Lung Scan: About This Test

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What is it?

A lung scan is a type of nuclear scanning test. It uses a special camera to take pictures of the lungs after a radioactive tracer is put into the body. It is most often used to find a pulmonary embolism. This is a blood clot that prevents normal blood flow in the lung.

Two types of lung scans are usually done together:

  • Ventilation scan. You inhale a radioactive tracer gas or mist. Pictures from this scan can show areas of the lungs that aren't getting enough air or that hold too much air.
  • Perfusion scan. A radioactive tracer is injected into a vein in your arm. It travels through your blood and into the lungs. Pictures from this scan can show areas of the lungs that aren't getting enough blood.

If both scans are done, the test is called a V/Q scan. The ventilation scan usually is done first.

In most cases, if the lungs are working as they should, both scans will show that the parts of the lungs that are getting air are also getting blood. If the two scan results don't match, the differences can help your doctor diagnose a problem with your lungs.

Lung scan results can help your doctor find out how likely it is that you have a blood clot in your lung. If there is a chance that you have a blood clot, your doctor may order more tests. If the chance is high, your doctor may give you medicine to treat the clot.

Why is this test done?

A lung scan is done to:

  • Find a blood clot that is preventing normal blood flow to part of a lung.
  • Look at the flow of blood or air through the lungs.
  • See which parts of the lungs are working and which are damaged. This is often done before surgery to remove parts of the lung.

How can you prepare for the test?

Before your lung scan, tell your doctor if:

  • You are or might be pregnant.
  • You are breastfeeding. The radioactive tracer used in this test can get into your breast milk. Do not breastfeed your baby for 1 or 2 days after this test. During this time, you can give your baby breast milk you stored before the test, or you can give formula. Don't use the breast milk you pump for the 1 or 2 days after the test. Throw it out.

What happens before the test?

  • A chest X-ray is usually done the same day, either before or after the lung scan.
  • You will need to remove any jewellery that might get in the way of the scan.
  • You may need to take off all or most of your clothes. You will be given a cloth or paper covering to use during the test.
  • You might lie on your back with the scanning camera over or under your chest. Or you might sit with the camera next to your chest.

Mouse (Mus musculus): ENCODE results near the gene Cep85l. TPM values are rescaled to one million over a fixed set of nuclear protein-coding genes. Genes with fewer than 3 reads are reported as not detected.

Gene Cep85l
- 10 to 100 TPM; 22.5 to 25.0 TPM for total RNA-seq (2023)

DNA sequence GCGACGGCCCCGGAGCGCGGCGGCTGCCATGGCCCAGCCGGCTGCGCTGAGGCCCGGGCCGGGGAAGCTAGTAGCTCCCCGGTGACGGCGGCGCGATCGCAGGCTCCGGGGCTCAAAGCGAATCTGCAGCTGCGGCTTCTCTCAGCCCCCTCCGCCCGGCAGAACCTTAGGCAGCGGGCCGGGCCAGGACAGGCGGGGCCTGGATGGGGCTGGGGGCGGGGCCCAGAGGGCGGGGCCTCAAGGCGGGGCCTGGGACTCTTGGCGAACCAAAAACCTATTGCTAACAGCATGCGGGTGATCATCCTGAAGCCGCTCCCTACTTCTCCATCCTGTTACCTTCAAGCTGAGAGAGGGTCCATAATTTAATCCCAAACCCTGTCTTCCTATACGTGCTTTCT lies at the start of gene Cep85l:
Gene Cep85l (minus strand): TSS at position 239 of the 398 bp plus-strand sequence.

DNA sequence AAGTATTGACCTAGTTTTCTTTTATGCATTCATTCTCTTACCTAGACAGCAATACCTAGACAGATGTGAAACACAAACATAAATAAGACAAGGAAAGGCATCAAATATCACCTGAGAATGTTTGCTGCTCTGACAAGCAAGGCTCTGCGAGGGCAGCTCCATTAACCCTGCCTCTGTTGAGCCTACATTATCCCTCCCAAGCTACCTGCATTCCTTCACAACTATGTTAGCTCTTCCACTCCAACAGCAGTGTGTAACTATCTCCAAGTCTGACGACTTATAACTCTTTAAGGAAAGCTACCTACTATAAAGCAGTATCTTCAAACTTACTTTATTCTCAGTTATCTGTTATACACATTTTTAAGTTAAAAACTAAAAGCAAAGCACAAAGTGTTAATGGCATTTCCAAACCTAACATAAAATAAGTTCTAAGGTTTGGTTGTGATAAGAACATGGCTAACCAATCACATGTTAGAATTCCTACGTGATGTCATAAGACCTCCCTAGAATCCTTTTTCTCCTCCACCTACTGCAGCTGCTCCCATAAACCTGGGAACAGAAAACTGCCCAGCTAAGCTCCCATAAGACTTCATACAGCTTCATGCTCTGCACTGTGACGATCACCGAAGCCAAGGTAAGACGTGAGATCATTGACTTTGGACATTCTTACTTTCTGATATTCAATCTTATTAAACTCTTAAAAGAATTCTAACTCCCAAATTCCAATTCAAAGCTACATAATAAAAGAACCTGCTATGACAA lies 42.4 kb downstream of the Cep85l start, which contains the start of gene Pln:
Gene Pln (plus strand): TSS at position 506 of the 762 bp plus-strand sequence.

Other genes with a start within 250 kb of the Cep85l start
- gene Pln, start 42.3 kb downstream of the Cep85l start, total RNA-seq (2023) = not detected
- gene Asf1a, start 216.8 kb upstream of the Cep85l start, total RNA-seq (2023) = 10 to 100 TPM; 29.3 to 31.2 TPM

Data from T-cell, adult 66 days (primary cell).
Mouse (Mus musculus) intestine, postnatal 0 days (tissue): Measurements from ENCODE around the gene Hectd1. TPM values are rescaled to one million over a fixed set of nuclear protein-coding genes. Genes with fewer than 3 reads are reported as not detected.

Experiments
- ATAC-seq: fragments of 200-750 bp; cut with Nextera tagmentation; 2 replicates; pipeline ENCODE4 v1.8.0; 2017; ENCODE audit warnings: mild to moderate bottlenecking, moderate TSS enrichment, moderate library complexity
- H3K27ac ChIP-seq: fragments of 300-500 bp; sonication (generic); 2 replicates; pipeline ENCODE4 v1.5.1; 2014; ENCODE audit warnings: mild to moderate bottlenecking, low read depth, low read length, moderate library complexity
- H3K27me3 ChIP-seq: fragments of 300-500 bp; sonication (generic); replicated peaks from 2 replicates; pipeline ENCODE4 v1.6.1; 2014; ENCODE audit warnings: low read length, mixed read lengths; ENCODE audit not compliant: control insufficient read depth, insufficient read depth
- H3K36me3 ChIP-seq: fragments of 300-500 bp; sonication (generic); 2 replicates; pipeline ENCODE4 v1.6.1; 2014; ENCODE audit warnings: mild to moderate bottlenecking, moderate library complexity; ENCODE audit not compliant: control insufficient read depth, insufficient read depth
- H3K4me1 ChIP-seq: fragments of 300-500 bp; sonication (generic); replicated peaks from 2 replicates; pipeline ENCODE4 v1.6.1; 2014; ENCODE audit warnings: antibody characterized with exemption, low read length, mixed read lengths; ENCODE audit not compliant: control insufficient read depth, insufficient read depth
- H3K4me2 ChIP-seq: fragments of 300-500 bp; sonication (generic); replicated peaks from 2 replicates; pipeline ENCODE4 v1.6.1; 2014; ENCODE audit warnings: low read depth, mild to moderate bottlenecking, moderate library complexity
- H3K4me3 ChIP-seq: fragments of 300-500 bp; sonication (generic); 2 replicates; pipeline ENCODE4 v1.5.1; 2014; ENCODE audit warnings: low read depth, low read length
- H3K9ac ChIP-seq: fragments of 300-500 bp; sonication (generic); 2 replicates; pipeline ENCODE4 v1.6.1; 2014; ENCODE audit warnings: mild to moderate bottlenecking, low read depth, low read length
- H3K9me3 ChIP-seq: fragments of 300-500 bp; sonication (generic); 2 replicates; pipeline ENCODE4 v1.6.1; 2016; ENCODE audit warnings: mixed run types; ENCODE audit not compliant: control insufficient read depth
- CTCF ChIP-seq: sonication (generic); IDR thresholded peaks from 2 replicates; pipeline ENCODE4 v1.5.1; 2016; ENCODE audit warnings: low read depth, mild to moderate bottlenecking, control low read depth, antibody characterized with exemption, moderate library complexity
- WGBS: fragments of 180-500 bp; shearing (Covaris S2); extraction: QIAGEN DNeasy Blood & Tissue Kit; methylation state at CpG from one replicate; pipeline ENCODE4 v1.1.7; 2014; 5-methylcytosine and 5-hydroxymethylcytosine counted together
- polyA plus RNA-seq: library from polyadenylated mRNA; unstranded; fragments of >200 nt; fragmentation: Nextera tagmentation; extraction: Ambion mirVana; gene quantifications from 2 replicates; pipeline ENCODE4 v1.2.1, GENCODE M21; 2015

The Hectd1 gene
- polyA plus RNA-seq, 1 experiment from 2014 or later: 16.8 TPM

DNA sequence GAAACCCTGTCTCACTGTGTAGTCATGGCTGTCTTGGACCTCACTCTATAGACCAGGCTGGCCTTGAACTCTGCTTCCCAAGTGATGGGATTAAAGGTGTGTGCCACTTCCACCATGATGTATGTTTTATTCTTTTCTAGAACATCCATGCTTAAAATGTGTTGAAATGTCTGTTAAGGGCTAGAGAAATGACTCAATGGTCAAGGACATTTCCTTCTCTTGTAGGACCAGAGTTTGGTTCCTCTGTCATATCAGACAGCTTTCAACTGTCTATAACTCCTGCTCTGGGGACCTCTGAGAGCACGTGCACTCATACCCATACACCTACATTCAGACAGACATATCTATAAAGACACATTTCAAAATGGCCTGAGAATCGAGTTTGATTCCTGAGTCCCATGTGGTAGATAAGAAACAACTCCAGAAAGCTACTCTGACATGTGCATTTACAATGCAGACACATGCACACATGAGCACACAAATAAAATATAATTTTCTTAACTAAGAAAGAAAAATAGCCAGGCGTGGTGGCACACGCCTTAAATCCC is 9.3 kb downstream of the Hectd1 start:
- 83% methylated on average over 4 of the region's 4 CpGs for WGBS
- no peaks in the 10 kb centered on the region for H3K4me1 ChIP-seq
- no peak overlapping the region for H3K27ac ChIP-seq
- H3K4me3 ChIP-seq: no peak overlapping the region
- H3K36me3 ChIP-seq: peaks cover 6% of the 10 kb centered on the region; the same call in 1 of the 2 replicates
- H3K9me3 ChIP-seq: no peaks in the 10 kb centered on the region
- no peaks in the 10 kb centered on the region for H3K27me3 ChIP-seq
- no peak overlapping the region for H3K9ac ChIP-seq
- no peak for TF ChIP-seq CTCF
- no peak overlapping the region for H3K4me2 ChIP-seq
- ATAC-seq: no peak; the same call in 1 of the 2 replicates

What happens during the test?

Ventilation scan:

  • A mask will be placed over your mouth and nose. Or you may have a nose clip on your nose and a tube in your mouth that you use for breathing. You will take a deep breath and hold it.
  • The camera will take pictures as the tracer moves into your lungs.
  • You may be asked to breathe the gas in and out through your mouth for several minutes and then to hold your breath for short periods (about 10 seconds). You may have to change positions so your lungs can be viewed from other angles. The camera may move to take pictures from different angles.
  • Afterward, the gas or mist will clear from your lungs as you breathe.

Perfusion scan:

  • A small amount of the tracer will be injected into your arm.
  • The camera will take pictures as the tracer moves through the blood vessels in your lungs. The camera may be moved around your chest to get different views.

What are the risks of this test?

  • There is always a slight risk of damage to cells or tissue from being exposed to any radiation, even the low level of radiation released by the radioactive tracer used for this test. But the chance of damage is usually very low compared with the benefits of the test.
  • Allergic reactions to the radioactive tracer are very rare.

How long does the test take?

  • The test will take about an hour.

What happens after the test?

  • Most of the tracer will leave your body through your urine or stool within a day. So be sure to promptly flush the toilet and thoroughly wash your hands with soap and water. The amount of radiation is so small that it's safe for people to come in contact with you after the test.

Follow-up care is a key part of your treatment and safety. Be sure to make and go to all appointments, and call your doctor or nurse call line if you are having problems. It's also a good idea to keep a list of the medicines you take. Ask your doctor when you can expect to have your test results.

Where can you learn more?

Go to https://www.healthwise.net/patientEd

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